By Strasser Hoofcare New Zealand
Laminitis — literally inflammation of the laminae — has reached epidemic proportions in domesticated horses. Conventional approaches tend to concentrate on the factors, which trigger the inflammation, the most common of which is rich feed e.g. spring grass. Conventional treatments for laminitis range from preventatives like food additives intended to stabilise the hind gut, to various mechanical solutions — the most damaging of which is raising the heels and nailing on so-called ‘orthopaedic’ shoes.
The Strasser Approach
Coffin bone rotation with separation (aka founder) is a long time in the making. Laminitis does not always end up in rotation of the pedal bone with separation of the bone from the hoof capsule. Inflammation may be triggered by a number of things, e.g. feed, chemicals, hormones, mechanical stress. In an otherwise healthy hoof, and if the trigger is removed, the inflammation need not cause major damage to the laminar connection. Other pre-existing conditions are necessary for this to happen. In a healthy hoof the pedal bone is ground parallel and the coronet has a 30 degree slope. In this position, force is distributed equally on all parts of the bone and the laminar horn and corium. However, when the pedal bone is forced to become steeper (e.g wedge pads) the weight comes down further forward than usual which chronically overstresses the frontal region of the laminar corium. The steeper the pedal bone, the more the tip is forced downwards and the more the corium is overstressed. This leads eventually to separation of the bone from the hoof capsule in the toe region – either through the mechanical levers of quickly growing heels or the gradual indentation of the sole by the pressure of the pedal bone pushing down upon it. A horse may have steep hooves for some time without problems if it is used on soft ground, or is shod. For a while the shoe prevents the pedal bone from visibly separating from the hoof wall because the solar vault cannot draw flat. But, shoes (as well as contraction, vibration, lack of movement etc) reduce blood supply, particularly in the toe region. Poorly nourished corium lamellae are structurally altered even within an outwardly healthy looking hoof, and cannot produce good quality laminar horn. Even without the effects of steep bone alignment, the interlocking of the sensitive and insensitive laminae is compromised. The laminar suspension is more prone to overstressing and less able to maintain the horse’s weight in the hoof capsule. Obviously a steepened bone alignment will speed up this process. As the laminar connection becomes, over time, more and more unstable any inflammatory trigger can tip the horse into full rotation and separation.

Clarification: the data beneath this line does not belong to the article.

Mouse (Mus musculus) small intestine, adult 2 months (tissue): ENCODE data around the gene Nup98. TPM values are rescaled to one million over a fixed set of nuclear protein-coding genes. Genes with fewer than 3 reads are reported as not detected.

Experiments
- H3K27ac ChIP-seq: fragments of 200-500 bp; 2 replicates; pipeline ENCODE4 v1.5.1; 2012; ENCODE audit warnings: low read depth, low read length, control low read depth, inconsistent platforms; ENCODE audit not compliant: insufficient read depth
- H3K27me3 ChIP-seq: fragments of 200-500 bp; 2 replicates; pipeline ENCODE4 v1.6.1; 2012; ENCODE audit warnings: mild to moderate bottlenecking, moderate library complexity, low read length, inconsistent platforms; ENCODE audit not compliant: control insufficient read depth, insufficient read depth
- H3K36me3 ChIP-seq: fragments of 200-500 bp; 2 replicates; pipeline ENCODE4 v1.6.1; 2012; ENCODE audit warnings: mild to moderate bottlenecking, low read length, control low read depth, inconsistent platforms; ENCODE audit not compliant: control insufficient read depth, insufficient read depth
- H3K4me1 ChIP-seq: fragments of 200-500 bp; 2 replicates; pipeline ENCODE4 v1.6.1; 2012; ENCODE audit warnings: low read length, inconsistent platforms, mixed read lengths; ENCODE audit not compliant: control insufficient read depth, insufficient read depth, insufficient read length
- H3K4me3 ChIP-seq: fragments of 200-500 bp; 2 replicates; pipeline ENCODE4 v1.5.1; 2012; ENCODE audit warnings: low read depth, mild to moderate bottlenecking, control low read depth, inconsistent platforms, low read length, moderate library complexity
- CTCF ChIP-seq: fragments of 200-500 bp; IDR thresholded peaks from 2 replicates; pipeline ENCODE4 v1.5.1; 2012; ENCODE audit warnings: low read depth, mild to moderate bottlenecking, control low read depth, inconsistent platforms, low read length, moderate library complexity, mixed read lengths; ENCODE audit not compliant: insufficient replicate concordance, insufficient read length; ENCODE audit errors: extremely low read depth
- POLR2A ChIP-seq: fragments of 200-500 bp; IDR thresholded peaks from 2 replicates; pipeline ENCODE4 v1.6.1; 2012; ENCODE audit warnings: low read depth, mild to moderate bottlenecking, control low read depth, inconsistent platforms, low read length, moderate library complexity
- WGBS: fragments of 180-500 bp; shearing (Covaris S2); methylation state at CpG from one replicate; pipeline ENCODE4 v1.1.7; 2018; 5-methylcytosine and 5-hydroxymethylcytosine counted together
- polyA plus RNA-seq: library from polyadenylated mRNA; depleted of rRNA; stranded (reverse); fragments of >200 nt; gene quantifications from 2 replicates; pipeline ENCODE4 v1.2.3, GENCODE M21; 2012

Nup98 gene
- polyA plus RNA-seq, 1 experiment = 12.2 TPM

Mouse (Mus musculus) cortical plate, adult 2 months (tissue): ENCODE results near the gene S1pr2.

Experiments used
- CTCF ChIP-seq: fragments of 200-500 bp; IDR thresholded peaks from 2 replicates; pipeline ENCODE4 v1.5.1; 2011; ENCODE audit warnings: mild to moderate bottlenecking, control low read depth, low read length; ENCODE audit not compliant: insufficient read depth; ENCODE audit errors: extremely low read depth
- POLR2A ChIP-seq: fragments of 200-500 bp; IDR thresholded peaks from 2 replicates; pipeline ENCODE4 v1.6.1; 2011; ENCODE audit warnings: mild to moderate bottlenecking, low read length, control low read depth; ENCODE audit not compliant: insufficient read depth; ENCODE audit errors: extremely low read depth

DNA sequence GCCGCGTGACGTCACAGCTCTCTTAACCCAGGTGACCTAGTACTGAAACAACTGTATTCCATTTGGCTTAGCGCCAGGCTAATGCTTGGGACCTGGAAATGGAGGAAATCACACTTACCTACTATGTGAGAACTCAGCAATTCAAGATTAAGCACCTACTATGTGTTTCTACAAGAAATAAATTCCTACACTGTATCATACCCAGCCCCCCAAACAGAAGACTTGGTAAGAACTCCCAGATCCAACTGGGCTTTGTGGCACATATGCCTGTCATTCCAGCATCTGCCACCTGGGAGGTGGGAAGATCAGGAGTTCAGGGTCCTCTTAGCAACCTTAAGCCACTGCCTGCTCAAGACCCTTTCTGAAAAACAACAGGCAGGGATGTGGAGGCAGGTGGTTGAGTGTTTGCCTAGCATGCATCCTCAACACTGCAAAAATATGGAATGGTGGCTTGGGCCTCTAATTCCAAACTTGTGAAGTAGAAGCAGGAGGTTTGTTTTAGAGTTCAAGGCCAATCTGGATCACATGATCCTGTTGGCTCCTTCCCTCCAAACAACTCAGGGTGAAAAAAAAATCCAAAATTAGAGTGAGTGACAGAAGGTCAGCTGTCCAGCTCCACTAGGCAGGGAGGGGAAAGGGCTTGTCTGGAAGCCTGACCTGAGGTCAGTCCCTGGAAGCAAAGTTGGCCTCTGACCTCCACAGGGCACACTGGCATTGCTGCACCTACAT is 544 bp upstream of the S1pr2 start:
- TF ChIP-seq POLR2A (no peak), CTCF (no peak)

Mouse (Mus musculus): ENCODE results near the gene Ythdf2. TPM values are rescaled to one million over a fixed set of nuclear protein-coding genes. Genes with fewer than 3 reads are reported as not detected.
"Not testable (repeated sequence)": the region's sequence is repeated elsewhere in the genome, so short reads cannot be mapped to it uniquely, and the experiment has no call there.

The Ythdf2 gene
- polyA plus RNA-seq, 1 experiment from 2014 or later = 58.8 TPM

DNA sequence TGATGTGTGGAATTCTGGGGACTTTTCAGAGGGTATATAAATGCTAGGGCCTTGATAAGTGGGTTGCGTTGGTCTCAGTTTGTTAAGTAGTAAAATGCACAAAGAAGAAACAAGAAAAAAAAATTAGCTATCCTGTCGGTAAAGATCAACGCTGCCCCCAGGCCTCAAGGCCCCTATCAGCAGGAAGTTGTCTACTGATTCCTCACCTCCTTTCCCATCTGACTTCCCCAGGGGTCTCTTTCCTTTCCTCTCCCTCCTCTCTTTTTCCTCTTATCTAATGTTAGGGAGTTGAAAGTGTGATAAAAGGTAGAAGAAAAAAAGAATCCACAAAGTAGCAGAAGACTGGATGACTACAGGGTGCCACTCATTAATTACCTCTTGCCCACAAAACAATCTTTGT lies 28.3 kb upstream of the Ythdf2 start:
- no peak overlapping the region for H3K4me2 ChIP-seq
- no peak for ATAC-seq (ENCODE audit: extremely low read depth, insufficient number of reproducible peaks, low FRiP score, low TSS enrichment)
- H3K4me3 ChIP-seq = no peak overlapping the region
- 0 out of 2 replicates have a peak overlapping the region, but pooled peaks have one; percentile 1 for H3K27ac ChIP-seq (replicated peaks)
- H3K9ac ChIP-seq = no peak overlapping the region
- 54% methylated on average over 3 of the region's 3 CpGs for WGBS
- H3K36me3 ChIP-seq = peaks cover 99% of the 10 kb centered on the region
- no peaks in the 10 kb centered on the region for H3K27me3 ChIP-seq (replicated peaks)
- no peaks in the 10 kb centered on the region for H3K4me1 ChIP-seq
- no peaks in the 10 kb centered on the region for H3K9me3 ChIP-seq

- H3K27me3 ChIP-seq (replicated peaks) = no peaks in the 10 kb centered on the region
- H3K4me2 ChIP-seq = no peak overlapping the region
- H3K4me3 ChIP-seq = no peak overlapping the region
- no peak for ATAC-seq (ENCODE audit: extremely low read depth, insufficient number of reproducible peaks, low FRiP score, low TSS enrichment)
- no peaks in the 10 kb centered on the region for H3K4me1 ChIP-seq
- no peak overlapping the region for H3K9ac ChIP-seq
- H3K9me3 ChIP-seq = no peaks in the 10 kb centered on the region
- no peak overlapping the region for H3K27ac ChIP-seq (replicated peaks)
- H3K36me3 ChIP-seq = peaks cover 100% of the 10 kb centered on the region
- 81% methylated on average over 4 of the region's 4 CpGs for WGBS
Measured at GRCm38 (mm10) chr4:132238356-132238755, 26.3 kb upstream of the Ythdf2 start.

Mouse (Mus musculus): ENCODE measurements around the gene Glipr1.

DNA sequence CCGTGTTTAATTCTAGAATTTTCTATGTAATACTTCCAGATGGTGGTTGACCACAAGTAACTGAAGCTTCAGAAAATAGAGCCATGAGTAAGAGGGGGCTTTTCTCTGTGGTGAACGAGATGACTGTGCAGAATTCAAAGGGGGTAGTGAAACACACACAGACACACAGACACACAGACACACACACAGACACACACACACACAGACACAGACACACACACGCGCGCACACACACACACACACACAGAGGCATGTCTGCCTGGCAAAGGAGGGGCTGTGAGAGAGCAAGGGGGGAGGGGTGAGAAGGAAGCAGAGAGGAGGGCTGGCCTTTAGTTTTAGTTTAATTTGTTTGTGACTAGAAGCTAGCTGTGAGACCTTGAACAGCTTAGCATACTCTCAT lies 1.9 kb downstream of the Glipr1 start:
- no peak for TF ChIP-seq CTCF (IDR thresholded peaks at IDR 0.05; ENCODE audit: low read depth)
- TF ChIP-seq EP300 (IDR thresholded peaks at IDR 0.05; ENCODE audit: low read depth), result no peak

Any metabolic disturbance can trigger laminitis. The presence of a toxin in the poorly nourished and damaged laminar corium causes a severe inflammatory response. Wound secretion seeps out to mix with horn production, resulting in a horn quality that is too poor to suspend the horse’s weight (especially with unnaturally steep bone alignment) and the corium and horn lamellae separate.
As a result, the connection between the pedal bone and hoof wall is lost (most usually only at the toe) and the pedal bone sinks down onto the sole where its sharp frontal edge presses onto, and damages the solar corium. The least painful part of the foot, and the area where there is usually still a fairly solid connection, is in the lateral and heel regions. The horse shifts its weight back onto its heels and its hind quarters – into the classic founder stance. Whilst this slightly relieves the pain in the front feet it causes over-stressing of the heels of both back and front feet, and of the joints, muscles, ligaments and tendons in the back and hind quarters.
What can be done?
It is important to realize that the foundered horse is a sick animal but founder need not be a death sentence. After steps to remove the cause of the inflammation and to cool the feet (standing in cold water is best) the foundered horse needs:
Restoration of Natural Hoof Form and Function
By restoring a ground parallel coffin bone and hoof mechanism the degenerative cycle of chronic founder can be broken. Once weight is evenly distributed across the pedal bone, hoof capsule, coronet and laminar corium, the damage can start to repair and a good quality connection begin to grow down from the coronet.
Movement on level, non-concussive ground is vital to ensure the flow of nutrients and oxygen to the damaged tissues in its feet.
Most chronic laminitics are already nutritionally deprived and starving a sick animal is, at best, counter-productive.
The horse’s heart, metabolic organs and muscular-skeletal structures are already under enormous strain. Chemicals such as antiinflammatories can interfere with natural healing processes and they have toxic side effects.
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